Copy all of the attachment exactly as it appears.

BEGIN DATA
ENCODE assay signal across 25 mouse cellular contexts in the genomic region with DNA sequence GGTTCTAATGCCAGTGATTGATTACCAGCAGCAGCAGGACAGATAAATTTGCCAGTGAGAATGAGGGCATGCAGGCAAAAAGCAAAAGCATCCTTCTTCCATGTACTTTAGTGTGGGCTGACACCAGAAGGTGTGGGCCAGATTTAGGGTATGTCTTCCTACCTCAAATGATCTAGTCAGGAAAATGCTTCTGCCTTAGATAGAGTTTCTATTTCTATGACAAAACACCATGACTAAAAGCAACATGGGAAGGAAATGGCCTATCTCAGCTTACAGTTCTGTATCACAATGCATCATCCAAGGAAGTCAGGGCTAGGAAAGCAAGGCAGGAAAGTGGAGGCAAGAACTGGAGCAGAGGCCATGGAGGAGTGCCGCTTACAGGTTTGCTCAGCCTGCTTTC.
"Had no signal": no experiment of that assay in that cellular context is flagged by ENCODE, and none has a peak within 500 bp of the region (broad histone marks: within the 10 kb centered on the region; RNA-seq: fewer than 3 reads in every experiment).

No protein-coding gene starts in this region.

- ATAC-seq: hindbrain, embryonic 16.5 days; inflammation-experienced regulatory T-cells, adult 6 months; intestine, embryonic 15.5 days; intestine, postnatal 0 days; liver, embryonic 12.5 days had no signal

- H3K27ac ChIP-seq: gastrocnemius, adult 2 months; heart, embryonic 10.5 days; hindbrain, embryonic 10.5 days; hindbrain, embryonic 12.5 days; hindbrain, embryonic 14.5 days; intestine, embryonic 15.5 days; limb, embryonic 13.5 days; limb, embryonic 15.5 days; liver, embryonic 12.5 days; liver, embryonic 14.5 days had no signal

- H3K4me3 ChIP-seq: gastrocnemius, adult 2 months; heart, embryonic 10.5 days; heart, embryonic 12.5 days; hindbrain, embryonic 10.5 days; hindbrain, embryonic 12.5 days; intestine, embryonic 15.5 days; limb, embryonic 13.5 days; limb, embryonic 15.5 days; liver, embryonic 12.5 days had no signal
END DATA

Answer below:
ENCODE assay signal across 25 mouse cellular contexts in the genomic region with DNA sequence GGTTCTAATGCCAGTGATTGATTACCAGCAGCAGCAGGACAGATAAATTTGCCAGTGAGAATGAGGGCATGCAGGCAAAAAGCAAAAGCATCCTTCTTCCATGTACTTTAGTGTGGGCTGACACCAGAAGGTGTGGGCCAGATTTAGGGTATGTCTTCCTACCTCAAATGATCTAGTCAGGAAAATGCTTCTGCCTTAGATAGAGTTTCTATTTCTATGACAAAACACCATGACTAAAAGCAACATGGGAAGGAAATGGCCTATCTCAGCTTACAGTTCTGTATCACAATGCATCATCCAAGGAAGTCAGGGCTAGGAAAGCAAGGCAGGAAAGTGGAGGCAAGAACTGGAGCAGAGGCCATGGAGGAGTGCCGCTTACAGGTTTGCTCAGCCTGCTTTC.
"Had no signal": no experiment of that assay in that cellular context is flagged by ENCODE, and none has a peak within 500 bp of the region (broad histone marks: within the 10 kb centered on the region; RNA-seq: fewer than 3 reads in every experiment).

No protein-coding gene starts in this region.

- ATAC-seq: hindbrain, embryonic 16.5 days; inflammation-experienced regulatory T-cells, adult 6 months; intestine, embryonic 15.5 days; intestine, postnatal 0 days; liver, embryonic 12.5 days had no signal

- H3K27ac ChIP-seq: gastrocnemius, adult 2 months; heart, embryonic 10.5 days; hindbrain, embryonic 10.5 days; hindbrain, embryonic 12.5 days; hindbrain, embryonic 14.5 days; intestine, embryonic 15.5 days; limb, embryonic 13.5 days; limb, embryonic 15.5 days; liver, embryonic 12.5 days; liver, embryonic 14.5 days had no signal

- H3K4me3 ChIP-seq: gastrocnemius, adult 2 months; heart, embryonic 10.5 days; heart, embryonic 12.5 days; hindbrain, embryonic 10.5 days; hindbrain, embryonic 12.5 days; intestine, embryonic 15.5 days; limb, embryonic 13.5 days; limb, embryonic 15.5 days; liver, embryonic 12.5 days had no signal